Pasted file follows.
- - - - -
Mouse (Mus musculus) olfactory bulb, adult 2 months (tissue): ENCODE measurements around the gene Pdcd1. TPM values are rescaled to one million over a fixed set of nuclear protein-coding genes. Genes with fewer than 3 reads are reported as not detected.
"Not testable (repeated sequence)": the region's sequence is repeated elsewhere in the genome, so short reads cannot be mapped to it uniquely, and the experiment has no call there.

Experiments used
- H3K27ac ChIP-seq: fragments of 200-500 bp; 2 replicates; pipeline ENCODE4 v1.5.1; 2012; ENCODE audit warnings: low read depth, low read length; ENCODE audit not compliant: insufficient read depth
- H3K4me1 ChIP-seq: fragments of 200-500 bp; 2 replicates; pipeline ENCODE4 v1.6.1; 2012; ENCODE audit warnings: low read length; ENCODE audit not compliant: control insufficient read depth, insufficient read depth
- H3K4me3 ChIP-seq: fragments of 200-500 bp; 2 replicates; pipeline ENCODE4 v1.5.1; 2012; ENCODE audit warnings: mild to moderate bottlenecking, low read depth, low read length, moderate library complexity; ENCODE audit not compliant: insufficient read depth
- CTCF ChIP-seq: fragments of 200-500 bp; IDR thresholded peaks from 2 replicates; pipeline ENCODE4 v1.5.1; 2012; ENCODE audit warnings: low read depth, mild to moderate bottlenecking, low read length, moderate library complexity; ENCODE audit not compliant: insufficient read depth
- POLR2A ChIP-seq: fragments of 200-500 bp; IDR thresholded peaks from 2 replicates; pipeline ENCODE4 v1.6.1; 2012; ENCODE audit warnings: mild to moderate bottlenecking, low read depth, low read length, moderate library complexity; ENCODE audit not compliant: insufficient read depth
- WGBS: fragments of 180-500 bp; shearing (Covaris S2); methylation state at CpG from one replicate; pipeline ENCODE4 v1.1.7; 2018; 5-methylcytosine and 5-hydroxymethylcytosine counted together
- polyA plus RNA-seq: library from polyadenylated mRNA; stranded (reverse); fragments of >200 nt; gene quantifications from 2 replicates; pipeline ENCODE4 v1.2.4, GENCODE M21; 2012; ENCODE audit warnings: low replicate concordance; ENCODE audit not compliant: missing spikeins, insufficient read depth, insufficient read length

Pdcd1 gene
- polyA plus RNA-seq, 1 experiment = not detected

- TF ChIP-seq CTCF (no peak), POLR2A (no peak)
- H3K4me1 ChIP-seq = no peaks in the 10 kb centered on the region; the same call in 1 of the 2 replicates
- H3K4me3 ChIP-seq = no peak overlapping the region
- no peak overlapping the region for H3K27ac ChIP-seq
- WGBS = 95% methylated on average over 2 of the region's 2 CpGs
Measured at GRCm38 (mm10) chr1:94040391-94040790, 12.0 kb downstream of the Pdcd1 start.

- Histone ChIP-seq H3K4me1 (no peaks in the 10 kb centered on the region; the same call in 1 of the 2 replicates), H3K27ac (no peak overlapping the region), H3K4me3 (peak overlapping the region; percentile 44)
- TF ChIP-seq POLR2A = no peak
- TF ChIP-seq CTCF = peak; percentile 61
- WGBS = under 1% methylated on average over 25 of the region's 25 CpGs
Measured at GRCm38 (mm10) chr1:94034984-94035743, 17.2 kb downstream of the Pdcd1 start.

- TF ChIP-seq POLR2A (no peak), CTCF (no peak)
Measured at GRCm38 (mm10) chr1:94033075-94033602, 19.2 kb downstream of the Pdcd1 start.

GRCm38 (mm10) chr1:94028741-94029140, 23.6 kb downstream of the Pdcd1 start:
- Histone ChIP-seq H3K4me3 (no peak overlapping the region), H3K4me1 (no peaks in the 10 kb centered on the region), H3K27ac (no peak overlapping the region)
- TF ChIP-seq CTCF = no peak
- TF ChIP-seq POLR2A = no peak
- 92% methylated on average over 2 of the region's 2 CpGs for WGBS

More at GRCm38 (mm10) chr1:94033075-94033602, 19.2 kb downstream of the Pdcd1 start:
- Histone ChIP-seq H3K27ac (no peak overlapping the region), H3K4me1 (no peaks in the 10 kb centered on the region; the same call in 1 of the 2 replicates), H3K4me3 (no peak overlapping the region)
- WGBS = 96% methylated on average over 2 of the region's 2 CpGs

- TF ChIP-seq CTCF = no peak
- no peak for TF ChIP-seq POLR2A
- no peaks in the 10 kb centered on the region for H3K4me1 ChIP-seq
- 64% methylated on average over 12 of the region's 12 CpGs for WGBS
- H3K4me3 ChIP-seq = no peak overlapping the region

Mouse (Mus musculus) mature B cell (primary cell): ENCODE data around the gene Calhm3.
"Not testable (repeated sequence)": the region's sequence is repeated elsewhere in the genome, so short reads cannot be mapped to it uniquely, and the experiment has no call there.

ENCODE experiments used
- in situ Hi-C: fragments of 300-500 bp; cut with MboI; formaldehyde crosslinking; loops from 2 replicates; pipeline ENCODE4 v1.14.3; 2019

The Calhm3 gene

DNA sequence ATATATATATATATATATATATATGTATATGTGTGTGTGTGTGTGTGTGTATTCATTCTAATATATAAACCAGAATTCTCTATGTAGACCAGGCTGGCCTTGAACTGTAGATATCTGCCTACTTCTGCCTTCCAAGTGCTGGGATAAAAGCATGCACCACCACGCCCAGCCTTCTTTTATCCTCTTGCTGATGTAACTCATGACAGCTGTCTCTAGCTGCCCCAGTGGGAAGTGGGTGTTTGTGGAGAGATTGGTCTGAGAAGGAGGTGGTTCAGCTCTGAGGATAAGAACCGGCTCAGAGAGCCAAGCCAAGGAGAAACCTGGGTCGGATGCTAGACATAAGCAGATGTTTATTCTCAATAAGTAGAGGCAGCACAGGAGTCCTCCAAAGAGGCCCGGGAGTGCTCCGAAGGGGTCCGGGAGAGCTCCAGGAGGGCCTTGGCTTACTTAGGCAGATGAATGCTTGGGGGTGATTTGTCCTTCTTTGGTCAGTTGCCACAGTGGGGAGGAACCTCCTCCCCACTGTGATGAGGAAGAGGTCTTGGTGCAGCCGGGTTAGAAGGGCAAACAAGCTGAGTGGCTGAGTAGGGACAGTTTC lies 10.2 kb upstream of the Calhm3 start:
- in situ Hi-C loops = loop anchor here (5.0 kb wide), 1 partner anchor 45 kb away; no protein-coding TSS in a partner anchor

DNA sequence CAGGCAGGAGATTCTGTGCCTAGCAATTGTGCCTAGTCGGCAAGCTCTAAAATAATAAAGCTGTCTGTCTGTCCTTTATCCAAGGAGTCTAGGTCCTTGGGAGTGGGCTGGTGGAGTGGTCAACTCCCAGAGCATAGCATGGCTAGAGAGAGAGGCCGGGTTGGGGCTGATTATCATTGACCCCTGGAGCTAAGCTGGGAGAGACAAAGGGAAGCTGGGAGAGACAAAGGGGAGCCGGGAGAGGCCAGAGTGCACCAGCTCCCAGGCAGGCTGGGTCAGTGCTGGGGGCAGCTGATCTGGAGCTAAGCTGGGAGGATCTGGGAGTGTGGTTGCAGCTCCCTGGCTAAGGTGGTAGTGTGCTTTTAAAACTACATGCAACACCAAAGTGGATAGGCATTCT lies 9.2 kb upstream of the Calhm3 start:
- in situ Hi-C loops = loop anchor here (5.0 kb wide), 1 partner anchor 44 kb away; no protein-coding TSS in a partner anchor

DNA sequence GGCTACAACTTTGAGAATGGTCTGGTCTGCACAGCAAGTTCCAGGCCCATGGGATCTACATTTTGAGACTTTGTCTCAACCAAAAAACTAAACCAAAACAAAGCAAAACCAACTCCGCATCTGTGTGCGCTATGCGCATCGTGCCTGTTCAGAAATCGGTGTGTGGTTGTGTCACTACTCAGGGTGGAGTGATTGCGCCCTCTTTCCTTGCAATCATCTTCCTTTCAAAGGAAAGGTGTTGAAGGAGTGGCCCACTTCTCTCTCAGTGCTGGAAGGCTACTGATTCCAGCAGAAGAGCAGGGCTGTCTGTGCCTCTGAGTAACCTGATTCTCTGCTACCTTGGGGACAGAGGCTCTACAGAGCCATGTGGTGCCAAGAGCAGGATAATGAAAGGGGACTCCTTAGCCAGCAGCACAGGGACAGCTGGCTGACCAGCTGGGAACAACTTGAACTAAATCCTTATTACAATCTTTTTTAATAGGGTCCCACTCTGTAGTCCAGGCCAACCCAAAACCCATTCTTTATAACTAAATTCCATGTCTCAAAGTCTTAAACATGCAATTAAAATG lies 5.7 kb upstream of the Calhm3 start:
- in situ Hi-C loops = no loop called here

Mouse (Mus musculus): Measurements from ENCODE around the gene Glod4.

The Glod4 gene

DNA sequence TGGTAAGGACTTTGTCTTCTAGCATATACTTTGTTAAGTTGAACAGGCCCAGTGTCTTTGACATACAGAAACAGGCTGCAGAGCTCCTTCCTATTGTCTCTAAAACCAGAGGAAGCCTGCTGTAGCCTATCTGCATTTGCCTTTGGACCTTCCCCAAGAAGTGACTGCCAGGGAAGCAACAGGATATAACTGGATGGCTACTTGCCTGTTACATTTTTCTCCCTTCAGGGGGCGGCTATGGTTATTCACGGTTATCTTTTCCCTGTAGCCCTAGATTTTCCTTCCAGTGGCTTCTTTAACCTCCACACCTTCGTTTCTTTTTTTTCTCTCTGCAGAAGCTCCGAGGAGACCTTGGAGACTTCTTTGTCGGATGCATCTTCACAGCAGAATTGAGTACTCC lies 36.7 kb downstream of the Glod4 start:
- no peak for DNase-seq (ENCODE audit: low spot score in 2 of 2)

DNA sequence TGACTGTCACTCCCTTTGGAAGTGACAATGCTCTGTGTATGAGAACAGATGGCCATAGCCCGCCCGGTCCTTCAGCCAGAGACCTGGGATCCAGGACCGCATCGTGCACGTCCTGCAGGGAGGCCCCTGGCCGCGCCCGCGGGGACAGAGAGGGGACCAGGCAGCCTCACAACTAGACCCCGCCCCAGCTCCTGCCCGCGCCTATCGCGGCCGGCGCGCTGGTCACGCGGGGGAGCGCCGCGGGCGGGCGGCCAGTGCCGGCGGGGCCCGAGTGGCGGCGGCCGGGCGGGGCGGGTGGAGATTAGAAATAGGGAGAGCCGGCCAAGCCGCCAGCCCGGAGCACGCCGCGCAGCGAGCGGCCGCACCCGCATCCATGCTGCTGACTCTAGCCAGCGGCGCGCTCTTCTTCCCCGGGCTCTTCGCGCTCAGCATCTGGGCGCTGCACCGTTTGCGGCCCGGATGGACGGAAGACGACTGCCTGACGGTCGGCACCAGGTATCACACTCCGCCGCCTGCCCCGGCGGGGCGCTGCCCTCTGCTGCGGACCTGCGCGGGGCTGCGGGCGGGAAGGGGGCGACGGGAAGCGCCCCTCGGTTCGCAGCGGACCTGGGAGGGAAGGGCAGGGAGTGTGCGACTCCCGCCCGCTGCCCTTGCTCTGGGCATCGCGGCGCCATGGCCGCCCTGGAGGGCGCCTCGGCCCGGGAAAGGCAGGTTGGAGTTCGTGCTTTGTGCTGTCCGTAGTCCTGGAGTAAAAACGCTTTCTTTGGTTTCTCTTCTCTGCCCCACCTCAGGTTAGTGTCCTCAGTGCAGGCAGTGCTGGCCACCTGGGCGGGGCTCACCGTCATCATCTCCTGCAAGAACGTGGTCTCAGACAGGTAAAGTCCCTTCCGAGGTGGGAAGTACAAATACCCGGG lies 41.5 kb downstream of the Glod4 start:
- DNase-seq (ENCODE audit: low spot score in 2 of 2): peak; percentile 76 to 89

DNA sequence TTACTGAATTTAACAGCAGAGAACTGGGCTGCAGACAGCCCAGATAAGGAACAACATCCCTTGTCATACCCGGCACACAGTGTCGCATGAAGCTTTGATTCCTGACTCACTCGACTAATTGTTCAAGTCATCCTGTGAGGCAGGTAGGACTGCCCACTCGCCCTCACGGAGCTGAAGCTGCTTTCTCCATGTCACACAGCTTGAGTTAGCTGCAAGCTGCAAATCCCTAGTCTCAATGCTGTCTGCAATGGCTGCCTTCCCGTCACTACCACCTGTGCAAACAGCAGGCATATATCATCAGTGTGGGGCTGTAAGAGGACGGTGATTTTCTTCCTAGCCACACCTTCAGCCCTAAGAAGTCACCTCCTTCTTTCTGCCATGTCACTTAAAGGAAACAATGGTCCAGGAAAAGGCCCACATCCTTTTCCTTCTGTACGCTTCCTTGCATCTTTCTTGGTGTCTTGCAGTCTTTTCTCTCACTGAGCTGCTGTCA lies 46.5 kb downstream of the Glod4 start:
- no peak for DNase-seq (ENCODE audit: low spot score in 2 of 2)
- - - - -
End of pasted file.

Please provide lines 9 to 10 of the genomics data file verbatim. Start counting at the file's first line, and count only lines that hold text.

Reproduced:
- WGBS: fragments of 180-500 bp; shearing (Covaris S2); methylation state at CpG from one replicate; pipeline ENCODE4 v1.1.7; 2018; 5-methylcytosine and 5-hydroxymethylcytosine counted together
- polyA plus RNA-seq: library from polyadenylated mRNA; stranded (reverse); fragments of >200 nt; gene quantifications from 2 replicates; pipeline ENCODE4 v1.2.4, GENCODE M21; 2012; ENCODE audit warnings: low replicate concordance; ENCODE audit not compliant: missing spikeins, insufficient read depth, insufficient read length